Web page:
iMac vs MBP for Audio Recording

Discussion in 'iMac' started by kmano8, May 12, 2008.

  1. kmano8 macrumors newbie

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    Apr 28, 2008
    #1
    I am in the market for my first mac. As well as serving as my primary general purpose machine I'd like for it to be the center of my recording work. I plan to run bootcamp with windows and linux too. I would also be doing some casual gaming.

    > Will there be any difference in performance between the iMac and the MBP for recording?

    > Is there any difference in noise level between the two?

    Any other considerations I should be concerned with my mac decision?
     
  2. Fonzijr1964 macrumors 68000

    Fonzijr1964

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  3. D4F Guest

    D4F

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    Planet Earth
    #3
    If you are really thinking into doing quality work then noise isn't your issue as you should run a external audio card.

    One thing I can tell you already (I use Cubase SX a lot)... if you go with a MBP you will cry for a bigger screen very soon. Once you add few audio tracks + midi tracks + mixdowns + some FX open + mixer you will find that even a 24" screen isn't sufficient sometimes.
    Also iMac has a bigger HD and apart from those two things they are pretty much same in regars of audio production.
     
  4. DarthTreydor macrumors 6502

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    May 25, 2007
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    Richmond, VA
    #4
    I'd recommend the imac. you can get a faster processor, faster ram and a faster fsb for less money than the mbp. plus if you're using it in a home studio, portability isn't really a factor. I believe the iMac is quieter as well.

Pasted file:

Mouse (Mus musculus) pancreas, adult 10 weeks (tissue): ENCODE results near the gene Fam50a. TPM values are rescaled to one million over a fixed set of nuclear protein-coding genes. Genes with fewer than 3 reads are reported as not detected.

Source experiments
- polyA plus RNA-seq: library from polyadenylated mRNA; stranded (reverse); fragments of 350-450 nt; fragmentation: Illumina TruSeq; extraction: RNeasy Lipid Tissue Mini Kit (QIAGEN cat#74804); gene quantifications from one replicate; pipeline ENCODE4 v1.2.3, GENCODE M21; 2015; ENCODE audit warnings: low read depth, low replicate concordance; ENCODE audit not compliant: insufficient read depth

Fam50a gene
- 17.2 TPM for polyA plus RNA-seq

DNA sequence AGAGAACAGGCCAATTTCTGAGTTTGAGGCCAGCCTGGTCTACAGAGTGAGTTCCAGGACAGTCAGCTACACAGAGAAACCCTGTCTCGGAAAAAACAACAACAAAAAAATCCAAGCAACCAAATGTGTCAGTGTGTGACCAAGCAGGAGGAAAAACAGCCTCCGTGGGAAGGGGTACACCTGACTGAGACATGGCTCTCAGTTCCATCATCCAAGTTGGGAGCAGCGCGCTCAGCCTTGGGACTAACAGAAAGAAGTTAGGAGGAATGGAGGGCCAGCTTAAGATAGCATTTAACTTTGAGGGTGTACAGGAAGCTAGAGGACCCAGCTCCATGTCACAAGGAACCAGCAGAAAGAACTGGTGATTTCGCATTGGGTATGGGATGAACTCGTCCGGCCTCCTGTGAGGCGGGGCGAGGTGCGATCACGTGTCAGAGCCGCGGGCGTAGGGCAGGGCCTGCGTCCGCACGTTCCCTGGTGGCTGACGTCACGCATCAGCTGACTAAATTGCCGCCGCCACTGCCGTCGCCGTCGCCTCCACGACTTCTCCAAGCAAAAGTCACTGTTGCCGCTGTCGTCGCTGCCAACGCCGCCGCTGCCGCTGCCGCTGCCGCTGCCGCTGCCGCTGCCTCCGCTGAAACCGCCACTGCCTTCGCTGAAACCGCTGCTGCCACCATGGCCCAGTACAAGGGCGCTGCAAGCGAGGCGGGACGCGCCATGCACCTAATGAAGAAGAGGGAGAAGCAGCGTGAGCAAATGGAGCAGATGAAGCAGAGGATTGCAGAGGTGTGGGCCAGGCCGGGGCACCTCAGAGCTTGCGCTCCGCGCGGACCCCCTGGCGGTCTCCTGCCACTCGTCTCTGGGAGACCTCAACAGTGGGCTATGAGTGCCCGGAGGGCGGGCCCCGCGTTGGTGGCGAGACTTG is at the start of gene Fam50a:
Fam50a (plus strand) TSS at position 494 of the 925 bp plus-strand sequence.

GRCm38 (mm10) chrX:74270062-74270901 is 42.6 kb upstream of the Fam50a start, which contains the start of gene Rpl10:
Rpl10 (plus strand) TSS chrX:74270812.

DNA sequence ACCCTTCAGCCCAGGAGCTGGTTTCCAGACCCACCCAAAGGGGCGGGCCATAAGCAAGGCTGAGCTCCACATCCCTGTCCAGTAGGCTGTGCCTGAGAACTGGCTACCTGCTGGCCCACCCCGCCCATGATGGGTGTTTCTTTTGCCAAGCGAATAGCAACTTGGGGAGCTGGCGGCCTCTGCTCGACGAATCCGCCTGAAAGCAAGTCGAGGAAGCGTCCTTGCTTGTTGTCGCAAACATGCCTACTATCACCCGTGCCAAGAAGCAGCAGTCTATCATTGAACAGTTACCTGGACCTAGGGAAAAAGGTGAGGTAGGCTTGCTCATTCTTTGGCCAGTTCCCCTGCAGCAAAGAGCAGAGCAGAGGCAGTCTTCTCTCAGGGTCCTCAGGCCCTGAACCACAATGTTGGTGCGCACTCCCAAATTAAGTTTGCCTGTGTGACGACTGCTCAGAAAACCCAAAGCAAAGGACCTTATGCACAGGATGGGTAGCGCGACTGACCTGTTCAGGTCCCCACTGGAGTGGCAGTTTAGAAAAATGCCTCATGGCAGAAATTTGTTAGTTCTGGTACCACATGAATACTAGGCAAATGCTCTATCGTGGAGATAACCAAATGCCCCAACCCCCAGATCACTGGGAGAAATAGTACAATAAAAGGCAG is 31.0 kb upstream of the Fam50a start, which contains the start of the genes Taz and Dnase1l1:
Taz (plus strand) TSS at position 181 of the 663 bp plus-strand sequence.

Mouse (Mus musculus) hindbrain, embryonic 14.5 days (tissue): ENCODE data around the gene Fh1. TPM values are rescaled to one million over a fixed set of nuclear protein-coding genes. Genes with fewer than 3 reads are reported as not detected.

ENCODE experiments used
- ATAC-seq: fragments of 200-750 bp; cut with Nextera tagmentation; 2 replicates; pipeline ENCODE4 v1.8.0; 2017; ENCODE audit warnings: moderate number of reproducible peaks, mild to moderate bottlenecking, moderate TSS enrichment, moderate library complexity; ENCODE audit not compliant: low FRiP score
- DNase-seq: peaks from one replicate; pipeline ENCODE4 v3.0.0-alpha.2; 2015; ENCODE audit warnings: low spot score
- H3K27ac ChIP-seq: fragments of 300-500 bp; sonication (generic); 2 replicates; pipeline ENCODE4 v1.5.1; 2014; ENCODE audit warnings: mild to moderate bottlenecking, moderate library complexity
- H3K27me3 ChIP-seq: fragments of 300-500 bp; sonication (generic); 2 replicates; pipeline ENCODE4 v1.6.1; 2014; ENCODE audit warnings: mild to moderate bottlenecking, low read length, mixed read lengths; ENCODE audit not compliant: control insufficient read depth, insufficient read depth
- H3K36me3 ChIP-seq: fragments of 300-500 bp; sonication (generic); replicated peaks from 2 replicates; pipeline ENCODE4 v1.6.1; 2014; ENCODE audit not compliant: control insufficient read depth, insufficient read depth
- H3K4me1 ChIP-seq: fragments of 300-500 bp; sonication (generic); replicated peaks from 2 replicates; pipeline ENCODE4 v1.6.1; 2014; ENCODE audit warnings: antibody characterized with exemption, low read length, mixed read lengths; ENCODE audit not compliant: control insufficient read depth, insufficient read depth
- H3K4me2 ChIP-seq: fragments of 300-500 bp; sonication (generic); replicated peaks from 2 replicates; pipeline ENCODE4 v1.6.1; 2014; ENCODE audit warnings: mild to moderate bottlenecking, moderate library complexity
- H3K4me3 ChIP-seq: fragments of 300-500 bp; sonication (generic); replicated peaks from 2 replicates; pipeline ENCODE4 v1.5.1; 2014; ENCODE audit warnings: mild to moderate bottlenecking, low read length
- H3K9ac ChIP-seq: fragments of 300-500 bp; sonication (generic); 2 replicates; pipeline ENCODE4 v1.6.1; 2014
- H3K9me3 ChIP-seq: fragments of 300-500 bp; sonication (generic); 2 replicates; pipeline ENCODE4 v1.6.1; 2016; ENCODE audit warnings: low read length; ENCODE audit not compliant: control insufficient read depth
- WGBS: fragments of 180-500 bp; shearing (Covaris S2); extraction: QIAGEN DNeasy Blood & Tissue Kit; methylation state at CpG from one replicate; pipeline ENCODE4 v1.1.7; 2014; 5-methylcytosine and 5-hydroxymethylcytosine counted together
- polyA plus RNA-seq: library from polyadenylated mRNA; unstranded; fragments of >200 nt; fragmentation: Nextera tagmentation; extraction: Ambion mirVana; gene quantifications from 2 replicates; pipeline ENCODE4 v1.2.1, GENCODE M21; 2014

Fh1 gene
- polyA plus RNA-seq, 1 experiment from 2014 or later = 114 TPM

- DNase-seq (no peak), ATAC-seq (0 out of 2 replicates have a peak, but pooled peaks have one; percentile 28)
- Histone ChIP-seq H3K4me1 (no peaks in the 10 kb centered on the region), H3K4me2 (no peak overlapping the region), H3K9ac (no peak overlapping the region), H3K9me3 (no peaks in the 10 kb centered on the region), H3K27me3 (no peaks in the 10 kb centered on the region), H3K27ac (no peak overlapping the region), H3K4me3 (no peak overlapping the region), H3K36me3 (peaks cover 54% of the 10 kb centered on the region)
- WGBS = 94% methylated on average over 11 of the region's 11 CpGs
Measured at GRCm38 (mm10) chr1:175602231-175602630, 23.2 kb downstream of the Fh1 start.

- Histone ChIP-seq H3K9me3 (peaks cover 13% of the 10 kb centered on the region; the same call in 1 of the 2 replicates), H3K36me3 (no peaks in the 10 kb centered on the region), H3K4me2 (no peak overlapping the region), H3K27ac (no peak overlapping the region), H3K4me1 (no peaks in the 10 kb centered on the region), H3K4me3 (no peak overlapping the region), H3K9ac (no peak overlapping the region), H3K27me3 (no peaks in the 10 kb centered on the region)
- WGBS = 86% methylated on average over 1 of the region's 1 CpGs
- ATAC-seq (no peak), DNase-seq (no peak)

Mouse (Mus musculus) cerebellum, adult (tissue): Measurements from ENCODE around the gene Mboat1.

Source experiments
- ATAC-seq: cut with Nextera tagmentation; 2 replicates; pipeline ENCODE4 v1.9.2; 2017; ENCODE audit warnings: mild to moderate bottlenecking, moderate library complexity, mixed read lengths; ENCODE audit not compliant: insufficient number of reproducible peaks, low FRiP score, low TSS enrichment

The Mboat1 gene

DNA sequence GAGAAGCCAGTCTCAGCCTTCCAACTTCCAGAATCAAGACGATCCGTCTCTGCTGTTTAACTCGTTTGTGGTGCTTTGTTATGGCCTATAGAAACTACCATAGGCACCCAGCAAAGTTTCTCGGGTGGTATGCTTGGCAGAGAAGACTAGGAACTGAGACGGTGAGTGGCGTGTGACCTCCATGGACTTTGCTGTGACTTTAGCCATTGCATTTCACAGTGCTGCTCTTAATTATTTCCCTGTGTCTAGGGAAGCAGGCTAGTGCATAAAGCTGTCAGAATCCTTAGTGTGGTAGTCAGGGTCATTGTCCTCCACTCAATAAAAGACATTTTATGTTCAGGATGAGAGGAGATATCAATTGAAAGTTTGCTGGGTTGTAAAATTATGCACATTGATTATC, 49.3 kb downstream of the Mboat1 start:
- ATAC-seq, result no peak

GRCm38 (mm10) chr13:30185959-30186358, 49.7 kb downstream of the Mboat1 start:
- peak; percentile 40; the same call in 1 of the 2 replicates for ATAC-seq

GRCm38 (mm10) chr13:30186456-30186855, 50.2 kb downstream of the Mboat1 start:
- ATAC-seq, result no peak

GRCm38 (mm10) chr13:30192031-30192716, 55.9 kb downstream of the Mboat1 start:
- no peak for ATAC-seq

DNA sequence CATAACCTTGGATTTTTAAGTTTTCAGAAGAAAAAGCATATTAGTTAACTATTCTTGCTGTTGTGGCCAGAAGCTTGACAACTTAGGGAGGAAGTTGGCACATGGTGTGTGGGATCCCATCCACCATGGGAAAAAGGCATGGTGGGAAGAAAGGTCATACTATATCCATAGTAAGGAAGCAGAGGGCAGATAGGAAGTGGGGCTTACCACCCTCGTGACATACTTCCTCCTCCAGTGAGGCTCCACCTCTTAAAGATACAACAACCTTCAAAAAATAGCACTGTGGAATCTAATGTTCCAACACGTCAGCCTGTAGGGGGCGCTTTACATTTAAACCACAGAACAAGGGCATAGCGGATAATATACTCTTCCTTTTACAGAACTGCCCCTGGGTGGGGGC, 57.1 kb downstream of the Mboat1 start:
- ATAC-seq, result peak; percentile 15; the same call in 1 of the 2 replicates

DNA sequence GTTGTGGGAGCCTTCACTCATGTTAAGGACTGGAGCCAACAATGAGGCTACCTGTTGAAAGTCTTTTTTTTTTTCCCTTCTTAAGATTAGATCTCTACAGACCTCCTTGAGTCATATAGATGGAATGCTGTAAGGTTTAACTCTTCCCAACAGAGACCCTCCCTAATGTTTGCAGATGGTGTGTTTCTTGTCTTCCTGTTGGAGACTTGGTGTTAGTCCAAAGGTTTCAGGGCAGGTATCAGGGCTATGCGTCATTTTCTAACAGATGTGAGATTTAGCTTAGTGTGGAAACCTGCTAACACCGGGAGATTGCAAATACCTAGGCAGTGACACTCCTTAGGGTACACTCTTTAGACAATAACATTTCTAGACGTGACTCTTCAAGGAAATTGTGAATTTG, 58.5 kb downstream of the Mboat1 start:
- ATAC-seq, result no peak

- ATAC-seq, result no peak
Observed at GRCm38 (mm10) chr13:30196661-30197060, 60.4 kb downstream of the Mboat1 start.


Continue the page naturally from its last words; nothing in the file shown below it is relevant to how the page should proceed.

5. Sir Cecil macrumors 6502a

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    Mar 31, 2008
    #5
    If you are working at home and don't need portability for location recording etc, the iMac is the clear choice. Quieter, with a substantial built-in monitor, and more power for the money.

    Anyone remotely interested in sound quality recordings or editing would not be using the sound card in either the iMac or the MBP. An outboard audio interface is essential. I've just started using the $500 Apogee Duet (worth the money for the headphone monitoring quality alone) but there are plenty more at all kinds of prices, connecting via the USB or firewire ports.

    I'd say save money by buying the iMac instead of the MBP and use what you've saved on a decent external sound card.
     
  6. kmano8 thread starter macrumors newbie

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    Apr 28, 2008
    #6
    Would you say it's portable enough to transport if I have a gig though? The majority of my recording will be in my apartment, but there will be occasions I would need to bring it off-site. Although the off-site situations would be two-channels simultaneous max, so I could always get a macbook if needed to run the interface.

    EDIT: and yes, I would never consider using the built-in sound on the mac.. this is a given.
     
  7. ChrisA macrumors G4

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    Redondo Beach, California
    #7
    Don't musician's think stuff like guitar amps and drum kits are "portable". If you have a custom shipping case with wheels anything is portable. Seriously, I would not think of transporting an iMac without a shipping case. I gues you could re-use the box it came it as a shiping case but not for to long.